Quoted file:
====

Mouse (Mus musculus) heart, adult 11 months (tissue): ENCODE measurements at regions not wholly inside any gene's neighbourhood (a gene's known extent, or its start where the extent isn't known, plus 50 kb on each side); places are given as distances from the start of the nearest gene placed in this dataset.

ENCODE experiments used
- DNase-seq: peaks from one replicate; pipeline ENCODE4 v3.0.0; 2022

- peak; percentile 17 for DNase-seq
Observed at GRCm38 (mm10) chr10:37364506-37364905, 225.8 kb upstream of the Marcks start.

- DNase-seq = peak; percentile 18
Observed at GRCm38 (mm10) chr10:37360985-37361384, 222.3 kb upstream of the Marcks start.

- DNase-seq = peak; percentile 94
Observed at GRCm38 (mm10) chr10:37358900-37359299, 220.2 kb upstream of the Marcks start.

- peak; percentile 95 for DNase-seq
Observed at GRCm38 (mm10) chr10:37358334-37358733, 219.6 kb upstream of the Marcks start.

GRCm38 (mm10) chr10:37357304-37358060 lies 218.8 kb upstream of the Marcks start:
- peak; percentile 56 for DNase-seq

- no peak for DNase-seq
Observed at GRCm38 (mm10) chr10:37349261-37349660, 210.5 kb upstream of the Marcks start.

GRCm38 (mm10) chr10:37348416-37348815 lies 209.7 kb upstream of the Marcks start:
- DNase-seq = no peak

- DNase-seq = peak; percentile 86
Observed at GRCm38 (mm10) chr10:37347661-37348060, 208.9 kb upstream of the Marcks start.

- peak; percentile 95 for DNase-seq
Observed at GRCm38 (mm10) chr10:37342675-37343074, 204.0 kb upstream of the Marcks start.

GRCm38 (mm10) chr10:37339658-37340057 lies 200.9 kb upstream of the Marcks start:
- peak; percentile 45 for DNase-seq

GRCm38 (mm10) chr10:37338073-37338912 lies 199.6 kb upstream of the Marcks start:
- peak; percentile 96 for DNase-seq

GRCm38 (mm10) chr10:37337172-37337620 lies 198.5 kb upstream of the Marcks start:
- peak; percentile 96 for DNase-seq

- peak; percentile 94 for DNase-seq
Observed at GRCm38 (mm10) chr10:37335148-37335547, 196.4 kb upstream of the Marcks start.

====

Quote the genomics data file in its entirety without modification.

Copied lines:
Mouse (Mus musculus) heart, adult 11 months (tissue): ENCODE measurements at regions not wholly inside any gene's neighbourhood (a gene's known extent, or its start where the extent isn't known, plus 50 kb on each side); places are given as distances from the start of the nearest gene placed in this dataset.

ENCODE experiments used
- DNase-seq: peaks from one replicate; pipeline ENCODE4 v3.0.0; 2022

- peak; percentile 17 for DNase-seq
Observed at GRCm38 (mm10) chr10:37364506-37364905, 225.8 kb upstream of the Marcks start.

- DNase-seq = peak; percentile 18
Observed at GRCm38 (mm10) chr10:37360985-37361384, 222.3 kb upstream of the Marcks start.

- DNase-seq = peak; percentile 94
Observed at GRCm38 (mm10) chr10:37358900-37359299, 220.2 kb upstream of the Marcks start.

- peak; percentile 95 for DNase-seq
Observed at GRCm38 (mm10) chr10:37358334-37358733, 219.6 kb upstream of the Marcks start.

GRCm38 (mm10) chr10:37357304-37358060 lies 218.8 kb upstream of the Marcks start:
- peak; percentile 56 for DNase-seq

- no peak for DNase-seq
Observed at GRCm38 (mm10) chr10:37349261-37349660, 210.5 kb upstream of the Marcks start.

GRCm38 (mm10) chr10:37348416-37348815 lies 209.7 kb upstream of the Marcks start:
- DNase-seq = no peak

- DNase-seq = peak; percentile 86
Observed at GRCm38 (mm10) chr10:37347661-37348060, 208.9 kb upstream of the Marcks start.

- peak; percentile 95 for DNase-seq
Observed at GRCm38 (mm10) chr10:37342675-37343074, 204.0 kb upstream of the Marcks start.

GRCm38 (mm10) chr10:37339658-37340057 lies 200.9 kb upstream of the Marcks start:
- peak; percentile 45 for DNase-seq

GRCm38 (mm10) chr10:37338073-37338912 lies 199.6 kb upstream of the Marcks start:
- peak; percentile 96 for DNase-seq

GRCm38 (mm10) chr10:37337172-37337620 lies 198.5 kb upstream of the Marcks start:
- peak; percentile 96 for DNase-seq

- peak; percentile 94 for DNase-seq
Observed at GRCm38 (mm10) chr10:37335148-37335547, 196.4 kb upstream of the Marcks start.